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Jay squeezed Louis’s hands again, reassuring. “Okay,” he said. “That sounds good. Let’s count out the main city of Carcosa and the palace, then. If they’re heavily occupied, someone would probably have found it, like you said. Let’s discount the lake for now, too, ’cause… well, if there are other things living down there, same deal, and besides, I can’t think of how we could explore it anyway.”
“So that leaves the abandoned city?”
“Or the forest,” Jay said, “but I feel like the abandoned city… just feels more likely. If it’s a city made of cities lost to time, it makes sense that lost things might end up there.”
Louis nodded. “It’s as good a place as any,” he agreed. His fingers wound between Jay’s, clasping his hand tightly. “Let’s go, then.”
They headed toward the ruins, quickly passing under the damaged archway that had once been the entry to the city. If there had been a name on the plaque that still sat on the stone archway, it had long since been worn away; what was left there now was simply a rusted mess.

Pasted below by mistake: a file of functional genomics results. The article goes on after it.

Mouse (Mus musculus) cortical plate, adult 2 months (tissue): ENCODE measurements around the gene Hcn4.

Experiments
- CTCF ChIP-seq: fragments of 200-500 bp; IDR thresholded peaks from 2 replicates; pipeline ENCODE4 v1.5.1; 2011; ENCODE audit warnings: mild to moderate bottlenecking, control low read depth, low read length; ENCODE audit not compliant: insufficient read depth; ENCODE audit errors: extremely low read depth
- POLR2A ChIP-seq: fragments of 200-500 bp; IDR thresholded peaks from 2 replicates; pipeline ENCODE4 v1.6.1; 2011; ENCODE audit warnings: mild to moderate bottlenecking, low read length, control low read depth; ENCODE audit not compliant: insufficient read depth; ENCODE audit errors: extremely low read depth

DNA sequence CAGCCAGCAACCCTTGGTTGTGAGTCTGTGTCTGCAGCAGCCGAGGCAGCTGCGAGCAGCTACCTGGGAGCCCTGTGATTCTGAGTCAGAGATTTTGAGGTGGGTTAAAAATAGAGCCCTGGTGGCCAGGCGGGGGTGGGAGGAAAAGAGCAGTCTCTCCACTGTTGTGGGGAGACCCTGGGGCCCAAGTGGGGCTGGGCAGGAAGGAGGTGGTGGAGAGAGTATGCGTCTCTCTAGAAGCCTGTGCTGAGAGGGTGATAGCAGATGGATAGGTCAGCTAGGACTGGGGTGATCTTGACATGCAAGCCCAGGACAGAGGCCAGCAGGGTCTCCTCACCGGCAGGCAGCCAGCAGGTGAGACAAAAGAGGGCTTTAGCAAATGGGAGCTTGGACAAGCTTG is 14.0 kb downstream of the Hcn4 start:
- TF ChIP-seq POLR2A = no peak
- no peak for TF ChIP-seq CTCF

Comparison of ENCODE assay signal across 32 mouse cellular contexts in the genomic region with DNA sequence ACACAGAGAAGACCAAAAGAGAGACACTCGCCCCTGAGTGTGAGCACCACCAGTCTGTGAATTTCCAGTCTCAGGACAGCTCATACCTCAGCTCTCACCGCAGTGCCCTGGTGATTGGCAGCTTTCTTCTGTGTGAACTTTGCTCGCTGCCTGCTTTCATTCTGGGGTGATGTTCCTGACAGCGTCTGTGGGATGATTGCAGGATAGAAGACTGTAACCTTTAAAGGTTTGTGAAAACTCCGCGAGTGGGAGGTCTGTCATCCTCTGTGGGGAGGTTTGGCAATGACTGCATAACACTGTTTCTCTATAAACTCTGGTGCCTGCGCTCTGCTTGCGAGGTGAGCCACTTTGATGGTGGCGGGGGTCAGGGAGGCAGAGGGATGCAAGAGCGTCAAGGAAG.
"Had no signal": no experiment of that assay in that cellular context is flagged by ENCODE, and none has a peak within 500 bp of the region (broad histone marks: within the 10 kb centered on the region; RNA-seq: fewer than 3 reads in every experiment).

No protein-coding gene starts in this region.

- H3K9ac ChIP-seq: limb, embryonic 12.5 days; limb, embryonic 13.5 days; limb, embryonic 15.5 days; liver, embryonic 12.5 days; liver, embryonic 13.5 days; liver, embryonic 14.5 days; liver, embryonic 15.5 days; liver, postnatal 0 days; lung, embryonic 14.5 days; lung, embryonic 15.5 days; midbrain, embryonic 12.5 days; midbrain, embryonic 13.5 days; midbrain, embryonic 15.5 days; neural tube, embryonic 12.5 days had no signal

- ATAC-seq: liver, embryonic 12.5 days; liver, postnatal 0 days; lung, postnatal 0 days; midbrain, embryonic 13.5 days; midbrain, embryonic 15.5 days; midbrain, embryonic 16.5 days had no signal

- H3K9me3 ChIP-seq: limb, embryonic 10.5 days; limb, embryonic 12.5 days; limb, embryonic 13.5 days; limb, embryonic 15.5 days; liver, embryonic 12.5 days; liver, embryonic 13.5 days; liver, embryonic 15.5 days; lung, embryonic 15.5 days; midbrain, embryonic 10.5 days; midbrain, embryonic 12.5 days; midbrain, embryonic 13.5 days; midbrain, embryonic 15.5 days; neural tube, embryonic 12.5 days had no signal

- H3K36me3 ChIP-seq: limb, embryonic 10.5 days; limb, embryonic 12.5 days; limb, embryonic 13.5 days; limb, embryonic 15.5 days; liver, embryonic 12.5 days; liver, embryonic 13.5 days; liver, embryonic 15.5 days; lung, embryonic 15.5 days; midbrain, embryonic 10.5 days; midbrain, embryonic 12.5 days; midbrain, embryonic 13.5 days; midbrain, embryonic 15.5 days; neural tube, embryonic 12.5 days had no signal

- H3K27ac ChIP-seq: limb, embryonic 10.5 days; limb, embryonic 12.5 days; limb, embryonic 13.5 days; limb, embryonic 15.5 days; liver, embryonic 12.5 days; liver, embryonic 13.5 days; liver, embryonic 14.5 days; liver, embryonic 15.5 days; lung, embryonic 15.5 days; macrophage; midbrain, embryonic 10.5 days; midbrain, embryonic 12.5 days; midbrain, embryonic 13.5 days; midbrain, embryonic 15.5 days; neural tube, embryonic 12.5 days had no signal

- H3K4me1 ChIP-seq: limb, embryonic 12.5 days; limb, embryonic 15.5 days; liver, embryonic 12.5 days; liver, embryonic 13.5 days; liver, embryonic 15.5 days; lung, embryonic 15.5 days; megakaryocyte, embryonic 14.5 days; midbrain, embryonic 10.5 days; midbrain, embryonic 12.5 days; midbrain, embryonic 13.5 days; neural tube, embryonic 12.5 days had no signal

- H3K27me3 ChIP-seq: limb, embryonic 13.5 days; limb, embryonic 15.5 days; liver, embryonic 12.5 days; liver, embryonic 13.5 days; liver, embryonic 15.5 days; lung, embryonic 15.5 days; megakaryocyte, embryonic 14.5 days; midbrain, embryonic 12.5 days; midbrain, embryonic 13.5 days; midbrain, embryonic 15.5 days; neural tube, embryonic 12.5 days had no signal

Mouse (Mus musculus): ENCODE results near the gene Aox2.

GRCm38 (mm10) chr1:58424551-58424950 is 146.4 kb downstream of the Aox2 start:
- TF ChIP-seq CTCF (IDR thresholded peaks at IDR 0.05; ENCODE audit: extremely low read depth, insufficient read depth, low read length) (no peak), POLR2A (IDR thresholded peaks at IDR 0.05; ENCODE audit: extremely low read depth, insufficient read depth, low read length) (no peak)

To either side of the path lay small cottages, similar to those he’d seen in the city of Ulthar, but with the bricks partially collapsed, the thatch rotted, smelling of wet decay. It was clear even this short a distance in that there were far too many buildings in this town to search each one as they came across them. This was a city, after all; it could take hours just to walk from one side to the other, let alone looking through each house on the way. And if, as Louis implied, all lost cities and towns ended up here, it might back onto another larger area—Jay wasn’t sure, but tried not to think too hard about it if so.
It was better to walk some of the streets and see if anything gave some kind of tell as to where to go. They walked briskly, looking around them as they went, watching for any signs of something different. Rarely—maybe once every twenty minutes—one or the other of them caught sight of hunched figures picking through the foundations of some building or another, scavengers of some kind looking for any goods that hadn’t yet been picked over. But since none of them appeared to have found anything, Jay and Louis steered clear.